We got bologna, cheese, “light bread” and sody (soda) crackers at our stores. And, I have had bologna and cheese sandwiches. But mostly, we made our own bread, and my mother could make wonderful loaves of “yeast” bread. Such a wonderful smell emanated from the kitchen some afternoons when my younger brother and I walked the mile-plus from Choestoe School (a two-teacher excellent country school) in our neighborhood. My older brother, Eugene, and my older sister, Louise, were older than Bluford and I, and they were already in high school, riding the school bus, catching it at the “Morris Ford” over the Notla River and on the highway from us. But Choestoe School was the greatest.
We had big snows in the wintertime, and we made snowmen that lasted long after the ground snow had melted, but we didn’t think, I guess, to make an igloo. I wish I had been that creative.
Now let me ask you one: Did your daddy ever make you a “french harp” somehow out of two or three pieces of wood put together in the right way, with the center piece being “cut out” somewhat like the real “french harp.” We kids were fascinated with his real French Harp–and his Accordion, which he played, and we always were pestering him to “make music” for us, or else let us play on the instruments. So he made us our own French Harps! I’m not sure they really made music, but we hummed and blew, pretending we were making music as our Daddy did!
One thing you can say about Appalachian Folks: They are creative, inventive, and hard-working–and extremely family oriented. We worked a “big” farm for a mountain farm, had all we needed and to sell ‘way down at the Gainesville Farmers” Market, and later to the Atlanta Farmers’ Market.
My Daddy was the sorghum syrup maker for Choestoe farmers (and others, farther away), making about 3,000 gallons every fall from “Blue Ribbon” sorghum cane. We had large patches of cane on our farm, and much of our income came from the sale of this syrup. It was at least a six-week span in the fall, making syrup from our own cane, and that of others who hauled theirs in.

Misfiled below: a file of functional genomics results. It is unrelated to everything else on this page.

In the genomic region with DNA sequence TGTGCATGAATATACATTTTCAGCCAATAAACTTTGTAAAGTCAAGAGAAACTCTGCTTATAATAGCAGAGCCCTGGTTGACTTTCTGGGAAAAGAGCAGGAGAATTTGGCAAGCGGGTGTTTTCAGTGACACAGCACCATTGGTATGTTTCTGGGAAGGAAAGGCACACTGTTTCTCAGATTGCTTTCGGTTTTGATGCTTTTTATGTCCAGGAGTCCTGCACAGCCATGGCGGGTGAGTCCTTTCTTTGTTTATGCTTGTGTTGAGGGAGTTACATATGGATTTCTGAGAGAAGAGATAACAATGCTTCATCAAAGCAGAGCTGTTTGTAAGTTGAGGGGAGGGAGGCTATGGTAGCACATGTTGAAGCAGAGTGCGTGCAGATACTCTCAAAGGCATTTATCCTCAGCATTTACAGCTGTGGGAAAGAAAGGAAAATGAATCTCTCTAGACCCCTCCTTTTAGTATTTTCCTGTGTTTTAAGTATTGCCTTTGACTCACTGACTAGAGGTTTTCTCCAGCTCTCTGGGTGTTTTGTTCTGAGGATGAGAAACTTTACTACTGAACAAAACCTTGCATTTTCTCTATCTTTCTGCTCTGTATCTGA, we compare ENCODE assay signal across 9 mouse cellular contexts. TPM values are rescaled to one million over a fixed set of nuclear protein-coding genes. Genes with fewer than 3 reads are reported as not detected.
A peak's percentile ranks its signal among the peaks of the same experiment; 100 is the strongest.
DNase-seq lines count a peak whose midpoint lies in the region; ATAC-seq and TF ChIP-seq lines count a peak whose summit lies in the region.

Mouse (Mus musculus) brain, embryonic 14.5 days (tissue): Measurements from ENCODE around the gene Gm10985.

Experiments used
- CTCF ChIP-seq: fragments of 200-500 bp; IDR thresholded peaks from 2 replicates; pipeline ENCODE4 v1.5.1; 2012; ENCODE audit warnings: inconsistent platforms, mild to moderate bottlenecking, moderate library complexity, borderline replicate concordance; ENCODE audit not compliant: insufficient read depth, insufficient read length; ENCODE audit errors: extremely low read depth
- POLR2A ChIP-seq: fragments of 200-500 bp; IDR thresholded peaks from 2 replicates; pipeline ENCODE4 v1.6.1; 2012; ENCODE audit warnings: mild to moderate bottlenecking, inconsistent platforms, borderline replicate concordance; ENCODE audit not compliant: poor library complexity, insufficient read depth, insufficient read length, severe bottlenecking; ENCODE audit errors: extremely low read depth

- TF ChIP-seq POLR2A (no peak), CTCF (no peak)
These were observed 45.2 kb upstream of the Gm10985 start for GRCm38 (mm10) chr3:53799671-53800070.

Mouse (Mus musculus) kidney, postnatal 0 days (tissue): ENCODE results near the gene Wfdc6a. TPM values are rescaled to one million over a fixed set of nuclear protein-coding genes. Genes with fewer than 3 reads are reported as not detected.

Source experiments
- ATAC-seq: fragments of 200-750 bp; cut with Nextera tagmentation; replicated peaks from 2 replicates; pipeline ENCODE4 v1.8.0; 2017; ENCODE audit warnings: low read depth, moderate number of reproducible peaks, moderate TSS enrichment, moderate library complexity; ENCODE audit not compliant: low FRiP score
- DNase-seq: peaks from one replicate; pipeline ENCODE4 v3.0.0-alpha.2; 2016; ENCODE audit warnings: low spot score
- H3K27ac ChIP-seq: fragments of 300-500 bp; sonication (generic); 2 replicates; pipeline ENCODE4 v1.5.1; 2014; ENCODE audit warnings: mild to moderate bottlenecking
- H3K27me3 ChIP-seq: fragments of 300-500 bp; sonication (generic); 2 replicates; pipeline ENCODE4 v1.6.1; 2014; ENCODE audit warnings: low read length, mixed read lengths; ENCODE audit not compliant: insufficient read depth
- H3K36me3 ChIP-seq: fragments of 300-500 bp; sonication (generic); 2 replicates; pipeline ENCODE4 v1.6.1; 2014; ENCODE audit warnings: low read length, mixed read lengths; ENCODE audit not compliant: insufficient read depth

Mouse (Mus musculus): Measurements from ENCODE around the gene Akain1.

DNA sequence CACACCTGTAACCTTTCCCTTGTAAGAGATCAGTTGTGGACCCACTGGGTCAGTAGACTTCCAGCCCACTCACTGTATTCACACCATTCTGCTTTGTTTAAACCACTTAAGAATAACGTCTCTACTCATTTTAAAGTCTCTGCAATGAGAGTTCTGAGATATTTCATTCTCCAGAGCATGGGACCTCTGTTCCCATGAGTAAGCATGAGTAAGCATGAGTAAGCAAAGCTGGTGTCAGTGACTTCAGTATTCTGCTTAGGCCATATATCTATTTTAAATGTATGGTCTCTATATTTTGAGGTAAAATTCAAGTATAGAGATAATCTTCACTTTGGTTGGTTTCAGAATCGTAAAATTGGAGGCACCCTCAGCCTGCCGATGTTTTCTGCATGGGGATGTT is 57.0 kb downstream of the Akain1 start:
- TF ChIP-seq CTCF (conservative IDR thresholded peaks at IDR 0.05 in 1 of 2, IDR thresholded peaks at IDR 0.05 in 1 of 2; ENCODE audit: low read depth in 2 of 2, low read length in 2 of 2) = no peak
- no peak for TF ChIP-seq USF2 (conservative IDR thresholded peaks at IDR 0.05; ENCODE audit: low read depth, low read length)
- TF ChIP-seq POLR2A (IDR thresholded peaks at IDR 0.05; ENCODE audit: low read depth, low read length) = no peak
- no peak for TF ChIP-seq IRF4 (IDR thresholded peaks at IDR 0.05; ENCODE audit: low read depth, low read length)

For many years Daddy powered his mill to grind the cane into juice with two sets of mules going round-and-round to turn the iron grinding rollers that juiced the cane. He would not work mules more than 4 hours at a time it was such grueling work for them. We had a cousin who lived with us during the weeks of syrup making. He was crippled from an accident to one leg, but he could sit on that stool and push the cane through those steel grinders. And at night, after the mill finally closed down, my younger brother Bluford and I knew we would hear one of Cecil Alexander’s “travel tales” with which he delighted us. And, after my mother died when I was age 14, my father went before the school Board to get “hardship case” excusal for me to work at home during the six weeks of syrup making.
I did my lessons, because another dear cousin teacher at the high school brought my assignments in weekly batches by my house, and collected my homework, tests, projects and the like to take for my teachers to grade. I got counted present because I was officially excused, and did my work at home. When it came time for graduation in 1947, I had been chosen the “summa cum laude,” graduate–except in high school we didn’t use that term I had learned in Latin classes. But I was thrilled to make a commencement address, even though I had missed six crucial weeks every fall because of doing my part in cooking for 15 or more work hands and providing them a “southern farm” style home-cooked meal. None of them ever complained to the cook; they ate what I served them and thanked me afterward. And this is the story of “what I did” part of the time while I was growing up.
I think that life was good for me. I missed my mother terribly, and wanted so often to ask her how to do something or seek her advice about a situation. But through it all, I learned to be self-sufficient and to accept whatever work came my way and seek to do it to the best of my ability.
—Ethelene Dyer Jones
I hope you enjoyed Ethelene’s memories as much as I did!